The Cleveland Indians are 26-17 and hold a 2 1/2 game lead over the defending American League Champion Detroit Tigers in the A.L. Central entering play on Tuesday. A surprise, to be sure, but a number of pundits suspected that the revamped Indians would at least give the Tigers a fight for the division in 2013 after a flurry of off-season moves.
Additions such as Nick Swisher, Drew Stubbs, and Michael Bourn to the lineup and Ubaldo Jimenez and Brett Myers to the rotation were expected to bolster an otherwise young roster. So, as the Indians sit in first place as we near the end of May, can they thank their new additions for their rapid rise in the standings? Not quite.
Bourn has only played in about half of the Indians games thus far due to injury, while Stubbs is hitting just .248/.301/.376. Myers started the season with an 8.02 ERA and 1.59 WHIP over 21.1 innings before heading to the disabled list with elbow inflammation, and Jimenez has been decidedly up-and-down, resulting in a 5.31 ERA and a 1.28 WHIP 40.2 innings in 8 starts thus far. On the plus side, Swisher has been very good, hitting .274/.382/.493 and holding down first base for Cleveland.
So how are the Indians nine games above .500? Good question. Let’s start by taking a look at the rest of the regulars in the Cleveland lineup. The biggest bright spot is certainly catcher Carlos Santana, just entering his prime at 27-years old and hitting an impressive .296/.403/.548. Journeyman power-hitter Mark Reynolds has slugged his way to 12 home runs and a .253/.341/.548 line this season, but his career-long struggle has been consistently making contact, so we’ll see if he can maintain this acceptable pace. Other than a solid showing by Michael Brantley so far this season, that’s about it for the Indians’ offensive attack.
Justin Masterson (2.83 ERA, and 1.13 WHIP, 9.1 K/9 innings) and Zach McAllister (2.65 ERA, and 1.18 WHIP) have keyed the Indians’ rotation to this point, as the rest of the crew has been nothing short of horrendous. The other five pitchers that have started a game for the Indians in 2013 are a combined 9-11 with an unsightly 5.67 ERA. Hardly the stuff of a first-place team, to be sure.
The bullpen has been incredible, with Chris Perez, Bryan Shaw, and Cody Allen all appearing in at least 16 games with ERAs of 2.33 or lower. With a ‘pen full of virtual no-names, the Indians have navigated their way to a major league-best 11-3 record in one-run games to this point.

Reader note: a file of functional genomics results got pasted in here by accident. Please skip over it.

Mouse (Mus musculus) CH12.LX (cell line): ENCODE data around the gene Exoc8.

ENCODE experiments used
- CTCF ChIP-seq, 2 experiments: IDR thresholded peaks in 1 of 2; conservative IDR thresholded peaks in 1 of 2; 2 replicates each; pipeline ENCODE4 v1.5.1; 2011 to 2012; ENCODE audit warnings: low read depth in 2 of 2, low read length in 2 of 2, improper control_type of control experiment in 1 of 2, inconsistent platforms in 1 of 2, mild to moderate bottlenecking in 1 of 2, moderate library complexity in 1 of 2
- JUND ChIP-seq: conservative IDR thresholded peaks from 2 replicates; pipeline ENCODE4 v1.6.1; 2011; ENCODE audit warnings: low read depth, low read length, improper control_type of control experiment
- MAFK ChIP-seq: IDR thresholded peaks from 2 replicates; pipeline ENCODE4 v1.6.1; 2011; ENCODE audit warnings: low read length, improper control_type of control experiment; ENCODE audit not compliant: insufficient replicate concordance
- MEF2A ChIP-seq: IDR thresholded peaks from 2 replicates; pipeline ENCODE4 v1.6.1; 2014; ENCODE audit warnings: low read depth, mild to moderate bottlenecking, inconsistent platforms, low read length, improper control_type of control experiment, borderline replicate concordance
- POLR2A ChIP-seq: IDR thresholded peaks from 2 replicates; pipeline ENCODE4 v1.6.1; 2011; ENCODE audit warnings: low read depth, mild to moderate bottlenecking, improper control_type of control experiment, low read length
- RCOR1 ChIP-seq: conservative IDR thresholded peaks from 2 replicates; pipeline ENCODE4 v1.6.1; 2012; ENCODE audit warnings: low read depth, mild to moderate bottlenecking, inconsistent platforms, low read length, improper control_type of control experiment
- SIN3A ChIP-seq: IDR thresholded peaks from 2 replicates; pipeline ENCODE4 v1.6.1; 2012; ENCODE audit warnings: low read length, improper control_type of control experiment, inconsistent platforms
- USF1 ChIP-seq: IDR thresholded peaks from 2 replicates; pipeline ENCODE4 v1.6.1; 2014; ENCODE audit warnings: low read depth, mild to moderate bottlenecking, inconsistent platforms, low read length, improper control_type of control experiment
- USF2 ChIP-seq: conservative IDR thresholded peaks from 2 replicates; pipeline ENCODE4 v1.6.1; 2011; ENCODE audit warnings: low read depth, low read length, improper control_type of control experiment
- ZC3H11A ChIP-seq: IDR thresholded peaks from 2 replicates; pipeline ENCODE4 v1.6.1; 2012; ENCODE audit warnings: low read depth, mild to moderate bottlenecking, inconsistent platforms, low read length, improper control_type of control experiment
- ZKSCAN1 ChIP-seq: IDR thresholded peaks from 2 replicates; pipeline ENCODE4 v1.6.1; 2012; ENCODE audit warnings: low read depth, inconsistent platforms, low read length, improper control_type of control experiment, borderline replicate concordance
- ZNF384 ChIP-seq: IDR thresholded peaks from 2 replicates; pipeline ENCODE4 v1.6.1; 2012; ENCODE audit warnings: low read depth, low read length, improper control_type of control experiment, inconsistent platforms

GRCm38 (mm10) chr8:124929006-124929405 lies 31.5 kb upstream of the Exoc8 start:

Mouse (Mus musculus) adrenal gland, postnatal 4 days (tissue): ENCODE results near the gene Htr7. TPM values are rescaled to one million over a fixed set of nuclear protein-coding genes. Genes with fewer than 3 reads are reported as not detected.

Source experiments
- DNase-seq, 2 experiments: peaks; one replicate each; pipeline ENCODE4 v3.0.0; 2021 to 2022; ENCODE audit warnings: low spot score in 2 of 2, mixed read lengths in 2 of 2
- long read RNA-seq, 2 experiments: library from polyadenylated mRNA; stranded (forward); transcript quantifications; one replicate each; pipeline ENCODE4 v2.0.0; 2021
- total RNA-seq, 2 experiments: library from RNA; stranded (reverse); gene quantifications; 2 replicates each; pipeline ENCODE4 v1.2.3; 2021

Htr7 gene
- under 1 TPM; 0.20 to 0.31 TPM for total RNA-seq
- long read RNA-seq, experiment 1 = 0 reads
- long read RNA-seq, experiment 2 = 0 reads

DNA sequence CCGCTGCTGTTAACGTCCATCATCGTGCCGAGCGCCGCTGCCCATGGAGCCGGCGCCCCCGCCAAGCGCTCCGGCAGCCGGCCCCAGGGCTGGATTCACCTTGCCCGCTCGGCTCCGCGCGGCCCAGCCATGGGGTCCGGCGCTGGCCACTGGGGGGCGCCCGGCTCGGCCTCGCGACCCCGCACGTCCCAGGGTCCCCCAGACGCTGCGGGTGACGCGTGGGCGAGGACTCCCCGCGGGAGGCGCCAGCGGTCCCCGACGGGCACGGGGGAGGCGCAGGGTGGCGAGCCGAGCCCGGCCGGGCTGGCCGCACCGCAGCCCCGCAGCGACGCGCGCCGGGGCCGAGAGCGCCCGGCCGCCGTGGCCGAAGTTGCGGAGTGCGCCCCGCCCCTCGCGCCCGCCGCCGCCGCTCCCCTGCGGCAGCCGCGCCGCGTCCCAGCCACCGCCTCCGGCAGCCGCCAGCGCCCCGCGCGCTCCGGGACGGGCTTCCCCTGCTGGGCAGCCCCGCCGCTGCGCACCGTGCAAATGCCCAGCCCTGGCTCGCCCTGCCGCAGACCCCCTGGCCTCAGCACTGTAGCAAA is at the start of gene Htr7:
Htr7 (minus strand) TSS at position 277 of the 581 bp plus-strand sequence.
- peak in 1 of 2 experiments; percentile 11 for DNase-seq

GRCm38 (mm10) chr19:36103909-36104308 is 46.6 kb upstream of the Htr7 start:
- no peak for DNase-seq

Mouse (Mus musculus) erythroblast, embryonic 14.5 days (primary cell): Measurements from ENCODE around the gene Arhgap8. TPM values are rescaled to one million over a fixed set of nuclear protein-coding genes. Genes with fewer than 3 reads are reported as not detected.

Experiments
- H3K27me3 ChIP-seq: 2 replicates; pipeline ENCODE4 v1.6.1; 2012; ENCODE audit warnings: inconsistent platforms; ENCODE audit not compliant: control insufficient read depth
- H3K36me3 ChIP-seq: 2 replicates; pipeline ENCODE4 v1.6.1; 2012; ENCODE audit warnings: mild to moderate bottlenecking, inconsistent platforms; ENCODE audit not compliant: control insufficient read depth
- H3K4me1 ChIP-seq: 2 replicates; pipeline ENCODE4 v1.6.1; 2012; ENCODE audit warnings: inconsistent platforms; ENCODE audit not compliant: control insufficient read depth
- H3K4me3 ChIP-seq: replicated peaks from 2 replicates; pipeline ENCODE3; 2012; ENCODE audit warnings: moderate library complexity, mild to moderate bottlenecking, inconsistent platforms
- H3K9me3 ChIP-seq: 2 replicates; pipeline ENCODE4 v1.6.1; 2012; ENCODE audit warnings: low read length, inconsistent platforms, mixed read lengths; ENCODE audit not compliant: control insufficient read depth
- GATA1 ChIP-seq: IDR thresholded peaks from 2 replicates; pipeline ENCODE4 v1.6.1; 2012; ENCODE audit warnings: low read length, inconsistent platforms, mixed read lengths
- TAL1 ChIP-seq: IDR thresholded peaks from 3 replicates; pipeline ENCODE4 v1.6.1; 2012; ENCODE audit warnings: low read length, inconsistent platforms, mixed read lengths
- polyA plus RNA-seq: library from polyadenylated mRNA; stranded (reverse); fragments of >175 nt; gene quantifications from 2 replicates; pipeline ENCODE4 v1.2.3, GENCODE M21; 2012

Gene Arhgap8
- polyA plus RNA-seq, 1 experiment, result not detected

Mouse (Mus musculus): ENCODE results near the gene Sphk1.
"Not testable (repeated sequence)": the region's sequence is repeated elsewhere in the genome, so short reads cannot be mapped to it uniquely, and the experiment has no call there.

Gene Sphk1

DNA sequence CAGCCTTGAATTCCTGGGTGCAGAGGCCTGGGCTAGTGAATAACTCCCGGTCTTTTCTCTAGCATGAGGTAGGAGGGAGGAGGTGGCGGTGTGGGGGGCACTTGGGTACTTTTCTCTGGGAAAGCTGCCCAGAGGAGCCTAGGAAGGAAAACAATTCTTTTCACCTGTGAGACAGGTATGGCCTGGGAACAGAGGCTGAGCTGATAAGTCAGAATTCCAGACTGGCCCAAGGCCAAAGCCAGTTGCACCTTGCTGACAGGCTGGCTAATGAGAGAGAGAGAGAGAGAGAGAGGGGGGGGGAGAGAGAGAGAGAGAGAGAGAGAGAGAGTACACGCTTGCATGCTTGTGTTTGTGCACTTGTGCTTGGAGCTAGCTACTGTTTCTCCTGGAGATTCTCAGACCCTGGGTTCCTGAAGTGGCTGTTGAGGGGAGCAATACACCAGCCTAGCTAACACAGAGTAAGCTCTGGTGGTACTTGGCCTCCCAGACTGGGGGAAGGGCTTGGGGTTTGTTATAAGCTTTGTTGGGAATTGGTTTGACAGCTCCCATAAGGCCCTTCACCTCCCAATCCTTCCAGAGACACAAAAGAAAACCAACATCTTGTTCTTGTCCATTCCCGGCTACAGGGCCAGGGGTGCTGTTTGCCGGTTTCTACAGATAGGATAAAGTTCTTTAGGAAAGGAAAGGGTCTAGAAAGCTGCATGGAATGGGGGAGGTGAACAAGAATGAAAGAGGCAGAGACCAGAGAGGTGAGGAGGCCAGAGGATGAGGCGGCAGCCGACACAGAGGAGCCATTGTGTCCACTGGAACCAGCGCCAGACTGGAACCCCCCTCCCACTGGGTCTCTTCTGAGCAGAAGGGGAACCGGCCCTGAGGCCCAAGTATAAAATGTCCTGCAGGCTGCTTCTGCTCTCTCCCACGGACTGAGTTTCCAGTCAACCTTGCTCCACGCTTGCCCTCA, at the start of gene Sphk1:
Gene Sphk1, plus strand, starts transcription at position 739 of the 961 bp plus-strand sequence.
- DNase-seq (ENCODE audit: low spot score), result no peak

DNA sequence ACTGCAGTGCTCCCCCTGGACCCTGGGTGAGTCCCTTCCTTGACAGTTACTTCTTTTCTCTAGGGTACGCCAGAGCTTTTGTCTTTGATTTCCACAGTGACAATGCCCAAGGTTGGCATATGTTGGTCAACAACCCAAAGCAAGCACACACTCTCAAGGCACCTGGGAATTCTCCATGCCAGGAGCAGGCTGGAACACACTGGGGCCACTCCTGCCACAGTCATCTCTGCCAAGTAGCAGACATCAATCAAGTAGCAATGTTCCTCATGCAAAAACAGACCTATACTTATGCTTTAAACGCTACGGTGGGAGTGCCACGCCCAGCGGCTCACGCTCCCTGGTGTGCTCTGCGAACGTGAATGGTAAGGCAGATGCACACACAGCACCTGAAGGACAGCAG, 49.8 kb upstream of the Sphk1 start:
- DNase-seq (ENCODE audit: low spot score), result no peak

Okay, elephant in the room: will this hot start last? Ending the season ahead of the mighty Tigers is likely a pipe dream, but will the Indians at least stay in the hunt and give Detroit a run for their money down the stretch? Short answer: no.
The rotation has been worse than poor beyond Masterson and McAllister, and it’s tough to say if their success is even sustainable, especially McAllister’s. His low strikeout rate of just 6 per 9 innings and poor strikeout-to-walk ratio of 2.43 will likely catch up to him. His minor league track record doesn’t strike much confidence, and unless the rest of the rotation magically becomes respectable, the rotation could very quickly devolve into an Astros, Mets, or Twins-esque debacle.
It’s very tough to say if the bullpen can sustain it’s success due to the small sample size of innings that we have thus far, but Cleveland’s success in one-run games is absolutely unsustainable, and has thus far been buoyed by their impressive bullpen performance.
As far as the lineup goes….it isn’t enough to keep the Indians in the hunt, and especially not if the rotation continues to struggle. Swisher and Santana will continue to carry the dead weight, but Reynolds’ track record suggests that he should not be counted on moving forward, and the rest of the lineup has been largely disappointing.
Ultimately, the Cleveland Indians will remain respectable in 2013, and will likely hover near a .500-record as the season rolls forward. They will not, however, challenge the Tigers for the division crown. They simply do not have enough pitching, and outside of a solid 1-2 punch with Santana and Swisher (and hopefully a healthy Bourn), enough offense, either. The 26-17 start has been a nice story, but regression to the mean is a cruel thing, and is lurking in the very near future for the Tribe.